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NEWS
September 7, 2015 | By Bonnie L. Cook, Inquirer Staff Writer
Donald Lewis Schotland, 84, of Wynnewood, an internationally known researcher into muscle disorders and for 38 years a leading figure in the University of Pennsylvania's neurology department, died Thursday, Aug. 13, of a stroke at Bryn Mawr Hospital. Dr. Schotland's career as an MD spanned almost 50 years. He arrived at Penn in 1967, rising through the ranks to become professor of neurology and, later, professor emeritus. He closed his lab in 1998 and retired from clinical practice in 2005.
NEWS
July 31, 2015 | By Robert Moran, Inquirer Staff Writer
An employee at West Chester University has tested positive for Legionnaires' disease, and "higher-than-acceptable" levels of the bacteria that cause it were found in eight campus buildings, officials said Wednesday. Immediate steps were taken to kill the Legionella bacteria that were found in the buildings' cooling towers, Mark Mixner, vice president of administration and finance, wrote in a memo to the university's more than 1,000 employees. The university "engaged a remediation firm that is treating the affected cooling towers" Wednesday and Thursday to eliminate the bacteria and ensure they do not return, Mixner said.
NEWS
June 13, 2015 | By Sheena Faherty, Inquirer Staff Writer
Just in time for peak tick season, the Pennsylvania Department of Health this week announced that Lyme disease cases went up by a whopping 25 percent in a single year. Given the state often has more cases of the tick-borne infection than any other, this might worry anyone who spends time in the woods. But experts say a lot goes into reports such as this one, some of it concerning, some perplexing - and some reassuring. "We know Lyme is out there," said Atmaram Nambiar, director of the Division of Infectious Disease Epidemiology at the Department of Health.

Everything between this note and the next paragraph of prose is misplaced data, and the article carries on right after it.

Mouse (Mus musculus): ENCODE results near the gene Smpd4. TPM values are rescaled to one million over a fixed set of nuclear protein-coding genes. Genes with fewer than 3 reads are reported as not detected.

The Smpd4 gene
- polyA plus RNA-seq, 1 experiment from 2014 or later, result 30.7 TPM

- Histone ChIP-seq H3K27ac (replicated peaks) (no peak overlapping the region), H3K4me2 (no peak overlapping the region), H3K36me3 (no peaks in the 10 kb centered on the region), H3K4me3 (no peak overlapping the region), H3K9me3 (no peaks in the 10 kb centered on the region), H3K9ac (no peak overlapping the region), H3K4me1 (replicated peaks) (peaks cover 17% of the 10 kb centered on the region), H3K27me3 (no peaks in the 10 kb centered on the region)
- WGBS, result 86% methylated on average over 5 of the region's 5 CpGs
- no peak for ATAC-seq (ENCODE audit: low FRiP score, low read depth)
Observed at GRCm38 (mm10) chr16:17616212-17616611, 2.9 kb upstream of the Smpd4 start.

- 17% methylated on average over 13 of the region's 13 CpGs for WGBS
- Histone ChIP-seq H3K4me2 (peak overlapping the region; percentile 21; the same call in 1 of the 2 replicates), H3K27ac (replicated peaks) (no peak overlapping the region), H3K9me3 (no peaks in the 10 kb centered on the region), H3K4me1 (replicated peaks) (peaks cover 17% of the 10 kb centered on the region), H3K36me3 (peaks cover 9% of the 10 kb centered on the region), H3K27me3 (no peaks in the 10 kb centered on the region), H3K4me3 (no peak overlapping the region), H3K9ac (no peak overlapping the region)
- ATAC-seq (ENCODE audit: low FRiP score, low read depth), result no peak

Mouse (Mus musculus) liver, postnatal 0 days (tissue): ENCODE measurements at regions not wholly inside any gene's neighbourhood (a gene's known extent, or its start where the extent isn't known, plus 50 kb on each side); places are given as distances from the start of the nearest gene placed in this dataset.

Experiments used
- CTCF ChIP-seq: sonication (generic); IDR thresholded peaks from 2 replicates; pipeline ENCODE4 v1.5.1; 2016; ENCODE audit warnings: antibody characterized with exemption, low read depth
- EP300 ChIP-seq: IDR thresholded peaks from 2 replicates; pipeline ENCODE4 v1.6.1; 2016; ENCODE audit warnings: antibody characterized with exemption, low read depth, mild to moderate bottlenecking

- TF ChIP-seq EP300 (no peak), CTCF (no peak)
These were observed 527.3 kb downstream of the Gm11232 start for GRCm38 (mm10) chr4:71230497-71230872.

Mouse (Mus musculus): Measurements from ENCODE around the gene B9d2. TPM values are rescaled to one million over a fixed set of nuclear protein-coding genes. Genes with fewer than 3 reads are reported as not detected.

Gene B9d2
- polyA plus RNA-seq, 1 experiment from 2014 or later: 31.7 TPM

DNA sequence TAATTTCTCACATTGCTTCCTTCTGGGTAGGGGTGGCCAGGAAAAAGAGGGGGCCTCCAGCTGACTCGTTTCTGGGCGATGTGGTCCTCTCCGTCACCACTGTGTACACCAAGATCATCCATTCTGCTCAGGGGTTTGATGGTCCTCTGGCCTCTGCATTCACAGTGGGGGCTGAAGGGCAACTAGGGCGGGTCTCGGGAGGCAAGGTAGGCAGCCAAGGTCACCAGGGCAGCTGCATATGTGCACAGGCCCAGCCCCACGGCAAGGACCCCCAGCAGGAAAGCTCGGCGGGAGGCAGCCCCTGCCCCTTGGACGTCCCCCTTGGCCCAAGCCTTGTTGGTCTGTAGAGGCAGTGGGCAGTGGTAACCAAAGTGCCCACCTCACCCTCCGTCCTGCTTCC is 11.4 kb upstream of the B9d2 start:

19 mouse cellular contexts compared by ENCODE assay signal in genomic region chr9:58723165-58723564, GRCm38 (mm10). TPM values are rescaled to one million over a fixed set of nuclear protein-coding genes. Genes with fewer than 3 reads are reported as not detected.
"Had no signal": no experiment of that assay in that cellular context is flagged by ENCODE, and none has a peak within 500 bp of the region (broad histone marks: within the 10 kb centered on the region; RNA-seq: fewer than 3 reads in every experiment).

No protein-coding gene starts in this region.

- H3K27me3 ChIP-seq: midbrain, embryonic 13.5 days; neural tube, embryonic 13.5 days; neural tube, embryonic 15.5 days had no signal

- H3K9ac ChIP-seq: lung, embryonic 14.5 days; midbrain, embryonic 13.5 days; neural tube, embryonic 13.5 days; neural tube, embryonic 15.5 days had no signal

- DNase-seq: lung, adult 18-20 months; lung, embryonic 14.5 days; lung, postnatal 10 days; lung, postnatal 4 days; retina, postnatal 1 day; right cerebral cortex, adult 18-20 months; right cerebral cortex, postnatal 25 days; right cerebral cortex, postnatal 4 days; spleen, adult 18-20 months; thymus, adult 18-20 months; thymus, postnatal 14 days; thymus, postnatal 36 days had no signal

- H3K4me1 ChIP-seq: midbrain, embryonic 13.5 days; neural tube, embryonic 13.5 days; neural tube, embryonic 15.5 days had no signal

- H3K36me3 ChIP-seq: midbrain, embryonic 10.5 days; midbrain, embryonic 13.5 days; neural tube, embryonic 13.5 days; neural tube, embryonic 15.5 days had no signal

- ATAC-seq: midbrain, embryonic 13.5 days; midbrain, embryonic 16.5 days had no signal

NEWS
May 31, 2015 | By Michaelle Bond, Inquirer Staff Writer
Greg Crawford's right wrist is covered with a half-dozen multicolored plastic bracelets. "Race for Adam," reads one, for a teen in Bethlehem, Pa. "Dillon's Army," reads another, in honor of a Maryland boy. "Fight for Jessica," reads a third, for a girl in Los Angeles. "I told them I'd never take them off until we have a cure," Crawford, 50, said. The children's families gave Crawford the bracelets in 2011, the second year he biked across the country to raise money for Niemann-Pick Type C Disease, a nervous system disorder that typically strikes children.
NEWS
May 24, 2015 | By Tirdad Derakhshani, Inquirer Staff Writer
Netflix has distinguished itself in three years as a purveyor of serious, quality programming for grownups with shows such as House of Cards , Orange is the New Black and Bloodline . This year Netflix has been expanding its reach by going after younger viewers first with the comic book adventure Marvel's Daredevil which premiered last month and now with its YA offering, Between , a sci-fi thriller for the 21-and-under set that...
NEWS